You can make your room reservations by calling the Hyatt Regency reservation telephone number 402-592-6434 and inform the reservationist you are reserving a room for the National Federation of the Blind of South Carolina state convention.  The Hyatt Regency hotel has also made available a dedicated website to book your hotel rooms online. Reservations can be made starting immediately at this web address: 


              We are now accepting your $80 preregistration fee for this year’s State Convention.  Please send your $80 preregistration fee to the Federation Center of the Blind, 119 S. Killbourne Rd. Columbia, SC 29205.  This year the NFB of SC board of directors voted to offer a discount for families with children regarding the preregistration fee.  Parents will pay the $80 preregistration fee and each child eight teen years of age and younger will pay $20.  All preregistration fees are nonrefundable and nontransferable.  As in past years, the $80 preregistration fee will cover the reception on Friday evening, continental breakfast Saturday morning, the luncheon, banquet, and a continental breakfast Sunday morning.  The deadline to accept your $80 preregistration fee is August 9.  If you wait until after the deadline of August 9, the registration will increase to $100.  Save $20 and preregister early!  

           I am sad to report the death of Tommy Ingle who passed away this past Friday May 5.  Tommy was a member for many years of the Columbia chapter and also a longtime member of the Greenville chapter.  Please keep the family in your thoughts and prayers.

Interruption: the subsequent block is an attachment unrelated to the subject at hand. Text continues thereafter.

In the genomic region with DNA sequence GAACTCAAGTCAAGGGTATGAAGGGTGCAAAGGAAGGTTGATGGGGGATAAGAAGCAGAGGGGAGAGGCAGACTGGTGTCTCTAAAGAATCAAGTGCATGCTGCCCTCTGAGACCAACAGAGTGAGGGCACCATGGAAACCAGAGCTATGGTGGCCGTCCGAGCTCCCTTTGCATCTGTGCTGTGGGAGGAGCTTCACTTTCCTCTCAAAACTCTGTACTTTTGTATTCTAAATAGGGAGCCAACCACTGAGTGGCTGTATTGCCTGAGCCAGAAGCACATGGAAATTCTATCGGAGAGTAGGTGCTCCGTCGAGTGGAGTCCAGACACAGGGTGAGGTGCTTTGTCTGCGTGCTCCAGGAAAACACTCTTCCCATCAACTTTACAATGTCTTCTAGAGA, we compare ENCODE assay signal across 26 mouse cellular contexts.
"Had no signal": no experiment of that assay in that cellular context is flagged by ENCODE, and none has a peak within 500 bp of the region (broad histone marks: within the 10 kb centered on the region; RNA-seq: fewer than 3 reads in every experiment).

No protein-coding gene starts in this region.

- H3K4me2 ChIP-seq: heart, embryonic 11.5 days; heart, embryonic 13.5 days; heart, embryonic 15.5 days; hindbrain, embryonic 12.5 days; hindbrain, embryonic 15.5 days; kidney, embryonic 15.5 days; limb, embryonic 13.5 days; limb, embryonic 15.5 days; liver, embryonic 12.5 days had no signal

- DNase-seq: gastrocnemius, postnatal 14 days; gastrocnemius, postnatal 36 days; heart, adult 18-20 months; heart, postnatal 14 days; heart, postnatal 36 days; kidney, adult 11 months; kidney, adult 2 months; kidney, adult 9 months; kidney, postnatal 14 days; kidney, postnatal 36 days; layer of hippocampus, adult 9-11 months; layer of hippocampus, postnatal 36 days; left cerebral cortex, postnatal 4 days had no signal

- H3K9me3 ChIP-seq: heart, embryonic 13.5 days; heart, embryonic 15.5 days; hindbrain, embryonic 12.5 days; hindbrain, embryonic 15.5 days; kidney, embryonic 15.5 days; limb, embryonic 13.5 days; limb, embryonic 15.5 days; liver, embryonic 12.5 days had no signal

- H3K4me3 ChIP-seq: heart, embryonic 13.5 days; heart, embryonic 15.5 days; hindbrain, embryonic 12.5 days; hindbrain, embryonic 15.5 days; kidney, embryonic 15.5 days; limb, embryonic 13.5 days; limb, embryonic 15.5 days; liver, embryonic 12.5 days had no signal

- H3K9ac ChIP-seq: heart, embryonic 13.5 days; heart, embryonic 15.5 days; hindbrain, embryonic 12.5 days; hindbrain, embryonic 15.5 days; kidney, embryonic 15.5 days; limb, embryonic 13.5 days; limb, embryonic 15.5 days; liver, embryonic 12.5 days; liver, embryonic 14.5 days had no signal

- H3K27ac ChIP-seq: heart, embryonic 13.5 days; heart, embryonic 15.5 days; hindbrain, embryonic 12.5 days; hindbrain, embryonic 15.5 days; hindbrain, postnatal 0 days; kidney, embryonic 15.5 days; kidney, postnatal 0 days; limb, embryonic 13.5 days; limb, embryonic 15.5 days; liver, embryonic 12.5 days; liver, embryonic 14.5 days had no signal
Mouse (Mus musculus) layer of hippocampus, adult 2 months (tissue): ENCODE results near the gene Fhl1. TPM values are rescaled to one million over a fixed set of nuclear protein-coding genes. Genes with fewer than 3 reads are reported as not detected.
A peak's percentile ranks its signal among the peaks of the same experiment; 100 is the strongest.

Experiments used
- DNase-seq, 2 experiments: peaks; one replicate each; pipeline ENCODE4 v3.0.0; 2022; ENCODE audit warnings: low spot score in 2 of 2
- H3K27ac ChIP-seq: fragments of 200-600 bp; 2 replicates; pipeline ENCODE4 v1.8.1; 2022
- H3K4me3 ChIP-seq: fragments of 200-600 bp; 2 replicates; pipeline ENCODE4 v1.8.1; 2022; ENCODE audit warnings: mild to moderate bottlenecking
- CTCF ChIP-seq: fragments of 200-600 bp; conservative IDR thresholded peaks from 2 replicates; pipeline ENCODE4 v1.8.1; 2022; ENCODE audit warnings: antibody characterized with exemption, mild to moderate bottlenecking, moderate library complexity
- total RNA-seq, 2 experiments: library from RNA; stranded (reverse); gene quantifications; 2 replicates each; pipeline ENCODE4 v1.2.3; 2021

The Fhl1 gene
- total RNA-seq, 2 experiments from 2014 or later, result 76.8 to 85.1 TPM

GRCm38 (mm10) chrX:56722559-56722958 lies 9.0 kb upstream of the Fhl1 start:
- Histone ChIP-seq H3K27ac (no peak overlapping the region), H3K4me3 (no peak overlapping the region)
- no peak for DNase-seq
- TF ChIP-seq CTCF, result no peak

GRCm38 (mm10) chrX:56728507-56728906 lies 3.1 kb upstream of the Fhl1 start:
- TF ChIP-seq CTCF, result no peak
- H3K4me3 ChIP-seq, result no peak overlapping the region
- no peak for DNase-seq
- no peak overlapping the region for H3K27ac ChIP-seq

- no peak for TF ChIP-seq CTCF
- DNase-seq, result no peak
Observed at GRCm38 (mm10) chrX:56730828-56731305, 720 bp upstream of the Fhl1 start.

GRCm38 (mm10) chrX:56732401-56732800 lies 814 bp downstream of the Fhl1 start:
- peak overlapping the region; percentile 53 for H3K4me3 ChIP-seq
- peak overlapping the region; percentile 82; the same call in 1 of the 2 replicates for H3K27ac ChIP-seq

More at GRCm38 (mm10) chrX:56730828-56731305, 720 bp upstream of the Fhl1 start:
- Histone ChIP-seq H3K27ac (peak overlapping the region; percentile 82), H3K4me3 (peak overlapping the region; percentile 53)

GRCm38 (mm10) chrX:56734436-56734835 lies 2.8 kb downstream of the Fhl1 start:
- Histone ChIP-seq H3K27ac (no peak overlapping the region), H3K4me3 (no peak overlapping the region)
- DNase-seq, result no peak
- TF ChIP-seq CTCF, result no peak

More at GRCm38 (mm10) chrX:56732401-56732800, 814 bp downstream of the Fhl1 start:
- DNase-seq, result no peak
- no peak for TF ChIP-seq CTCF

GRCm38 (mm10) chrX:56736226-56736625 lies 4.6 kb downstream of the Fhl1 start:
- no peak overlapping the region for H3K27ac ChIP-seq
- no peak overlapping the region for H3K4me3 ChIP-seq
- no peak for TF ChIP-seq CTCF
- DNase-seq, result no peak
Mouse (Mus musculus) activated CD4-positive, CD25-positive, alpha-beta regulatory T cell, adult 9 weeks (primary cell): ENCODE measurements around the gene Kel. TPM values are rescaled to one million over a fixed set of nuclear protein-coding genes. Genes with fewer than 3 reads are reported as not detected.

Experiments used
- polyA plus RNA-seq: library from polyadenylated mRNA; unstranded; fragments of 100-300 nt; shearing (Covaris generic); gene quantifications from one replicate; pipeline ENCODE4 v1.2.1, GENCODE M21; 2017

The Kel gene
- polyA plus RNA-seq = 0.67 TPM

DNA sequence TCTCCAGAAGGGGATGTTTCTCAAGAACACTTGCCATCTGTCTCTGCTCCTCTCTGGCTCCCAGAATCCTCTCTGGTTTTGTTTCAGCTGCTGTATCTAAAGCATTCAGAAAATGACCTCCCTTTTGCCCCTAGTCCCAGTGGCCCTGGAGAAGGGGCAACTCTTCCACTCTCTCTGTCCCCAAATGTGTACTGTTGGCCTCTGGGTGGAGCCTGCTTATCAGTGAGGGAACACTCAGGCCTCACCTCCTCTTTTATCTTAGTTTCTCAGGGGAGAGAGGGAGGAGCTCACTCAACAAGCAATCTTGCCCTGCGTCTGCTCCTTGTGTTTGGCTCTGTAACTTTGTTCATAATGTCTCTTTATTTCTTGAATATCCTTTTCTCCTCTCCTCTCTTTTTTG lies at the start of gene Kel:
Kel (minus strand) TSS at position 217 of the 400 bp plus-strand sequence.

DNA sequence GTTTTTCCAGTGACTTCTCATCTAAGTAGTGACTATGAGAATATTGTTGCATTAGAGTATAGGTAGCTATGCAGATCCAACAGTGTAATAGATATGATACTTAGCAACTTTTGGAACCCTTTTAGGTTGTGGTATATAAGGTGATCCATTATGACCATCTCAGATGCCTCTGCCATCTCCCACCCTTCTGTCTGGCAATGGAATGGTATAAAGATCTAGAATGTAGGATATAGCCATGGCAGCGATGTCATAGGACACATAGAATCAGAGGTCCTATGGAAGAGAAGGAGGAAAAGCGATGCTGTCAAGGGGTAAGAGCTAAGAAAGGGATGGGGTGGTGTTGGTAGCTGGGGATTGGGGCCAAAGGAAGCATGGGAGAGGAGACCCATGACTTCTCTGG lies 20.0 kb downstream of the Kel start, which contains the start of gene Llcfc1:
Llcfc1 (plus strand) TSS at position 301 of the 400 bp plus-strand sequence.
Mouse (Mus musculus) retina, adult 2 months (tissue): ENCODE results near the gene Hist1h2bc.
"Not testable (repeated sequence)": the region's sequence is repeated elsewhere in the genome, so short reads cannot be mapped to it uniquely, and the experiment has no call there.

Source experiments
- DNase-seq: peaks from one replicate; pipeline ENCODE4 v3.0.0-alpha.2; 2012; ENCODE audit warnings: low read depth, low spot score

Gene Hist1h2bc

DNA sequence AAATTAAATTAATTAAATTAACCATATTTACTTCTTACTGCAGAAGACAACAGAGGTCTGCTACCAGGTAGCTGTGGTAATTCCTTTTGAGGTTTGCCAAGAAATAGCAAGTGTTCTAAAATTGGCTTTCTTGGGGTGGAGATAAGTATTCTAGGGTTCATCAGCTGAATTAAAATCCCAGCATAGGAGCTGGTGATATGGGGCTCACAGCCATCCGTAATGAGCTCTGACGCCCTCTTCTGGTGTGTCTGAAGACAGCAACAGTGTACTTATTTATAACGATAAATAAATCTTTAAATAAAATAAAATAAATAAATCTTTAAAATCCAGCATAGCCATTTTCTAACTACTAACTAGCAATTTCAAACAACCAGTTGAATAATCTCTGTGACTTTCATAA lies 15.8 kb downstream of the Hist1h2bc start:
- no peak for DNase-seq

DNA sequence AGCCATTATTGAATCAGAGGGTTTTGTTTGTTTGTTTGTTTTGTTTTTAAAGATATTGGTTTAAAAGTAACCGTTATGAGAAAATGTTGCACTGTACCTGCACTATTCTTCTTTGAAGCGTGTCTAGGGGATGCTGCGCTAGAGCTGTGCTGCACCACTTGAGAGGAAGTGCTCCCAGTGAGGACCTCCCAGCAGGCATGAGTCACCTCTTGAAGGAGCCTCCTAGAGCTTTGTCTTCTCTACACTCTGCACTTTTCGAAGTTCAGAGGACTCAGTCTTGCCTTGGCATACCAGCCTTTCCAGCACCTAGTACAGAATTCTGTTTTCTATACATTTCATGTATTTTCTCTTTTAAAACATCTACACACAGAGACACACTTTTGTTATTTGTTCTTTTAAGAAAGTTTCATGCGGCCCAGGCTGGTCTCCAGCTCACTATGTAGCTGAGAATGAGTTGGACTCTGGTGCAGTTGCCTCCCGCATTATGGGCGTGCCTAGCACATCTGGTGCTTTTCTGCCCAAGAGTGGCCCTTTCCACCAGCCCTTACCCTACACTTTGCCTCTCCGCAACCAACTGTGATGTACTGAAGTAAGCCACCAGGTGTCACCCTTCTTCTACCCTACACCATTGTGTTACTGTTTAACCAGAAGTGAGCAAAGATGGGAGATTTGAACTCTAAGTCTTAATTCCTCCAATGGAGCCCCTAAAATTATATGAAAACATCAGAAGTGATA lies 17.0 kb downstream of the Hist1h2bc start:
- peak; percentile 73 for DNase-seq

The National Federation of the Blind knows that blindness is not the characteristic that defines you or your future.  Every day, we raise the expectations of blind people because low expectations create obstacles between blind people and our dreams.  You can live the life you want:  blindness is not what holds you back.  Joining me for comments in this Positive Note is the President Emeritus of the NFB of SC.  Here is Dr. Capps.  

              It is with sincere regret that I report the death of longtime federationist, Tommy Ingle which took place on Friday, May 5.  Tommy was only five months older than I am as he celebrated his 89th birthday on March 31 this year.  I first met Tommy when we were both ten years old and students at SCSDB.  Since we were contemporaries, I especially regret the death of Tommy.  We spotlighted Tommy on May 26, 2010 in Positive Note 1241which was thoroughly researched and printed.  I’m taking the liberty of reprinting the May 26, 2010 Positive Note as it yields very thorough and interesting information on Tommy.  We extend sympathy to Tommy’s daughter Renee and his son Roy.